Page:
The "A" answer is though - "the easiect shot to process in Photoshop is a CORRECTLY exposed shot"! In practice, I always have highlight alert switched on, and if things are flashing then by golly I'm taking a good look at it. If things aren't flashing then I'm looking at both the image and the histogram to ensure it's not significantly under-exposed.
    Hi, Oh Bu---r!!! I thought you should lean to the right a tad rather than to the left, Oh well politics I have been looking at the HL warning on the back of camera and if any show I just been retracting 1/2 stop until they nearly dissapear.

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    Re: Over exposed or Under exposed?

    You are basically correct, Russell, for a bright image 'lean' to the right with regards to the histogram. The emphasis however is on the word lean.

    As far as you can get towards the right without causing any over exposure. And if problems occur alter your exposure sufficiently 'towards the left' until everything settles down.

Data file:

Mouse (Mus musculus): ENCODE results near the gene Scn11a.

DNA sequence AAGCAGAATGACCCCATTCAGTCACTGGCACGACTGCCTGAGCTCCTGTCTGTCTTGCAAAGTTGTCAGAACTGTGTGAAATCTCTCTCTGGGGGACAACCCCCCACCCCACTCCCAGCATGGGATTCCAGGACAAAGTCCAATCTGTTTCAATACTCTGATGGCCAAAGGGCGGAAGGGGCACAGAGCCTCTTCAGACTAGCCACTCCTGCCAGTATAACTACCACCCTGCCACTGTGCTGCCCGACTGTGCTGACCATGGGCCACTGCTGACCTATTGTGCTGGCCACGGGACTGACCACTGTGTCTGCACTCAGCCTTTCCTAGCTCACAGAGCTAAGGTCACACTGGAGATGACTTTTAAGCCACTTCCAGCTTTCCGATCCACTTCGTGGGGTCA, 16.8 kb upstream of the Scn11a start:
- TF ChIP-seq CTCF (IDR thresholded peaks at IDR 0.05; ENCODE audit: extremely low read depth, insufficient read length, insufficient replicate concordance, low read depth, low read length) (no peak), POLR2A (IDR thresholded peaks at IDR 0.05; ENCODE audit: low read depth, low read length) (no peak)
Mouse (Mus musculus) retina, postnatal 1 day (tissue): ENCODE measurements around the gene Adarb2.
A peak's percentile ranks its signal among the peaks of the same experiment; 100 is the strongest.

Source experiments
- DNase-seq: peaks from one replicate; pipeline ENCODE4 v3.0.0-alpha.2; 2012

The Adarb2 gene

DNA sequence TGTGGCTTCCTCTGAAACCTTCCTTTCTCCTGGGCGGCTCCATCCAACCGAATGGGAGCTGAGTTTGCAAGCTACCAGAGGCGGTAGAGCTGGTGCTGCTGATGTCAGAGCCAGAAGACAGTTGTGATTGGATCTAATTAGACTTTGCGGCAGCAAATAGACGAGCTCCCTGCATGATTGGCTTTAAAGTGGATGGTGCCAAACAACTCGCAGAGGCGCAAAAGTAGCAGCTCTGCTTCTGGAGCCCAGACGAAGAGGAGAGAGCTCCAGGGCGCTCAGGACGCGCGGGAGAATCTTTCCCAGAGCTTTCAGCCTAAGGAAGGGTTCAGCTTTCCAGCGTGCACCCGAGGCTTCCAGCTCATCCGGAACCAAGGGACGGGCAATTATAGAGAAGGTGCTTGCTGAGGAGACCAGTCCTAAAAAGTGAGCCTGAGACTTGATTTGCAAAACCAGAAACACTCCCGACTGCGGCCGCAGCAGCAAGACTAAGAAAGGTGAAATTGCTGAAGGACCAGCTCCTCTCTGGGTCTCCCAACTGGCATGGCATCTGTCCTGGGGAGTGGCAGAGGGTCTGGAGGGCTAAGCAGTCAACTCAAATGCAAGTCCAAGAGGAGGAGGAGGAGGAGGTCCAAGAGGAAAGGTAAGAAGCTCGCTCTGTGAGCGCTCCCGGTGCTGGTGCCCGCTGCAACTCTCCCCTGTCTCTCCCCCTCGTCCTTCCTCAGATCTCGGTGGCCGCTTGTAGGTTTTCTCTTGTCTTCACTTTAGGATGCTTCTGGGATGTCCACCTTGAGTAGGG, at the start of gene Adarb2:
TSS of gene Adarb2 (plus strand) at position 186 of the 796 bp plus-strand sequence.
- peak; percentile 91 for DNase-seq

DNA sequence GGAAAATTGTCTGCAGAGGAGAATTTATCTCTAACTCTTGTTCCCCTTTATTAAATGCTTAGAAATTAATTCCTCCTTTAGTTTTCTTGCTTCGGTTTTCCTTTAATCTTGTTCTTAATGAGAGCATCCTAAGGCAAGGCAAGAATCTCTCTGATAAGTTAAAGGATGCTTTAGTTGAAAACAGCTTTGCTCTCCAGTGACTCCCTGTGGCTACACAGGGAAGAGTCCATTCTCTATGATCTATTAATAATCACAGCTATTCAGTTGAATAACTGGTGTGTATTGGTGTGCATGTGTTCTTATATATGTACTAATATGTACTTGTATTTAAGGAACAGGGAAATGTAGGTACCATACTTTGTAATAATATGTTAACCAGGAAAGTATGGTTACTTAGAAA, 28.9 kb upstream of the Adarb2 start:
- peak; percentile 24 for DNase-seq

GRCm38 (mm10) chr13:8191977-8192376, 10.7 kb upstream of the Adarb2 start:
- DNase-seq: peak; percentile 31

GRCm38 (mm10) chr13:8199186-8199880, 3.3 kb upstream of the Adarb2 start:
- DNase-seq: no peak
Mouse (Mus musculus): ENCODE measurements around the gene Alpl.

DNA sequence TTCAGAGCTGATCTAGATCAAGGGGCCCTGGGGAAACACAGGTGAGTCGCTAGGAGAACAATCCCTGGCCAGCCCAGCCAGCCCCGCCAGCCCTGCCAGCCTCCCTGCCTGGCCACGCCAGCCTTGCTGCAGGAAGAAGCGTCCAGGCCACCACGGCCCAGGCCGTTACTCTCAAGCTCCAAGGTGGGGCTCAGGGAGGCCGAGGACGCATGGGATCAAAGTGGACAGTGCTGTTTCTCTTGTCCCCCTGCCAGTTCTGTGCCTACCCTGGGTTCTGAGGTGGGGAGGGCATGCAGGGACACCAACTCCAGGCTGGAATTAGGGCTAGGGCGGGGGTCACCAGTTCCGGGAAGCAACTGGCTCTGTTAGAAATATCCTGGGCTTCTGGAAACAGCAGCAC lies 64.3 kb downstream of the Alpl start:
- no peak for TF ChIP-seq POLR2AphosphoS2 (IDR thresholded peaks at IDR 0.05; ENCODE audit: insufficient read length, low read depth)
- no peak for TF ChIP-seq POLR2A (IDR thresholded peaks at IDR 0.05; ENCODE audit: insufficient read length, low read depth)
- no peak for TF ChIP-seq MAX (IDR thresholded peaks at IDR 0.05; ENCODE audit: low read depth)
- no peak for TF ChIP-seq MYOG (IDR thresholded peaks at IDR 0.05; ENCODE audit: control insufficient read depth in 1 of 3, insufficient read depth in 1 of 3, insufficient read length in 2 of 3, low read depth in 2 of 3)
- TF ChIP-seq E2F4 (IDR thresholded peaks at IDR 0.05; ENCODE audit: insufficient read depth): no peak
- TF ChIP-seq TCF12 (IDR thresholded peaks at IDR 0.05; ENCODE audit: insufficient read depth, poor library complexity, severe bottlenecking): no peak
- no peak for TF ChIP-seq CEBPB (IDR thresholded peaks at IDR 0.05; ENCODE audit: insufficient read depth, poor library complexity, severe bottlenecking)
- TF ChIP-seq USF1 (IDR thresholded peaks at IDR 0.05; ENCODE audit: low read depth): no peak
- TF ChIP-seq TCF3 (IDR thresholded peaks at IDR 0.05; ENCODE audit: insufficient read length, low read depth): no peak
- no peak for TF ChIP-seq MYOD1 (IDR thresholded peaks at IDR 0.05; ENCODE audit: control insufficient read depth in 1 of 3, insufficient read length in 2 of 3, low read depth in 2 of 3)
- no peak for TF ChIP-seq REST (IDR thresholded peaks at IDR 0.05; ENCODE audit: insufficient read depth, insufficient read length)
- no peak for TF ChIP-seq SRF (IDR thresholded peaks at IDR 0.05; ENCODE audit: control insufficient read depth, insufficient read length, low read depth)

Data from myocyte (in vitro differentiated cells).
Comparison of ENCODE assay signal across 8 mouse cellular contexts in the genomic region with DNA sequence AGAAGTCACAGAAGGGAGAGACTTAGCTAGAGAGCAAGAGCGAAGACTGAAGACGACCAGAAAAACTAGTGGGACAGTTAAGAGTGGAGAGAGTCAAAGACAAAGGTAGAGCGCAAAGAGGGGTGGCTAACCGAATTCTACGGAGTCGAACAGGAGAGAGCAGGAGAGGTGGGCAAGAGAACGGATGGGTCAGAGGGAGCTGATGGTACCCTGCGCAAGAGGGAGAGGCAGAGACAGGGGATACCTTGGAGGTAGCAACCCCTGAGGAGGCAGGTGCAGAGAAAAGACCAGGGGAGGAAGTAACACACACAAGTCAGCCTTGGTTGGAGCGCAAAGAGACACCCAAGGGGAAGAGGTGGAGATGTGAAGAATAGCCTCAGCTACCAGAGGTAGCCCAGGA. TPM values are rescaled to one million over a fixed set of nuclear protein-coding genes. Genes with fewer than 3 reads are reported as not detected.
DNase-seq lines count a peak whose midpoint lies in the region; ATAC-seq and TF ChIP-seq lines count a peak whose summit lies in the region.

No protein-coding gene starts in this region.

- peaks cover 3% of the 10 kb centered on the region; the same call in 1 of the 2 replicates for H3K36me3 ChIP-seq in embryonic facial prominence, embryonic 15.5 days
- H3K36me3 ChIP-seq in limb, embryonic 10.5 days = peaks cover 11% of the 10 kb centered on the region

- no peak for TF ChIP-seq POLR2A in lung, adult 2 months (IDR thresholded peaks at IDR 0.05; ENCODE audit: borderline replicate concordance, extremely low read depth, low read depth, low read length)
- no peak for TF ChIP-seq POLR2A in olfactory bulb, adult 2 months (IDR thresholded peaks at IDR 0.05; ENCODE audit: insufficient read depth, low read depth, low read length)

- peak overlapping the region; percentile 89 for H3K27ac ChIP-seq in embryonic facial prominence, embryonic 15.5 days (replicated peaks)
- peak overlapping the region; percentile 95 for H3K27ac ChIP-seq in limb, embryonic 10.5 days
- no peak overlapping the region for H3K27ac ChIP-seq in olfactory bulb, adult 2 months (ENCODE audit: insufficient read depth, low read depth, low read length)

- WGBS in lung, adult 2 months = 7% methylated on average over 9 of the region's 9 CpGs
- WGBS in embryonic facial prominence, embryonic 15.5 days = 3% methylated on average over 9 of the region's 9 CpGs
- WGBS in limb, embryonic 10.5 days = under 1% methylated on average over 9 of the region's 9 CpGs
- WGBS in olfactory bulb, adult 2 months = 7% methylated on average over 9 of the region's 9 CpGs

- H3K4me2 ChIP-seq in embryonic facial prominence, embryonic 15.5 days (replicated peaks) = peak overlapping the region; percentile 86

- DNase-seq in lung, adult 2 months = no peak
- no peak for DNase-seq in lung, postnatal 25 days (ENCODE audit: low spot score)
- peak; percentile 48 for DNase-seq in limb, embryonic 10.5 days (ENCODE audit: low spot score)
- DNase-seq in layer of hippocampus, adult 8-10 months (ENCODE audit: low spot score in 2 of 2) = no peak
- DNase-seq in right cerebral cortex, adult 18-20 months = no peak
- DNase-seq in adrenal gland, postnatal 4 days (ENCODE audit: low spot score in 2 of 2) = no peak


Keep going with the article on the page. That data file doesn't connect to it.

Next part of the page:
But this is a rather basic strategy which may require adapting for various other photographic styles.

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    Re: Over exposed or Under exposed?

    I think people who insist on always exposing to the right are forgetting the fundamentals; ultimately it depends on what you're capturing. If it's a purely reflective scene - say a model's face - in a studio - why on earth would you want to expose, say, a midtone skin as a highlight? It's NOT a highlight - and will NEVER be a highlight - and noise isn't going to be detectable if the exposure is correct.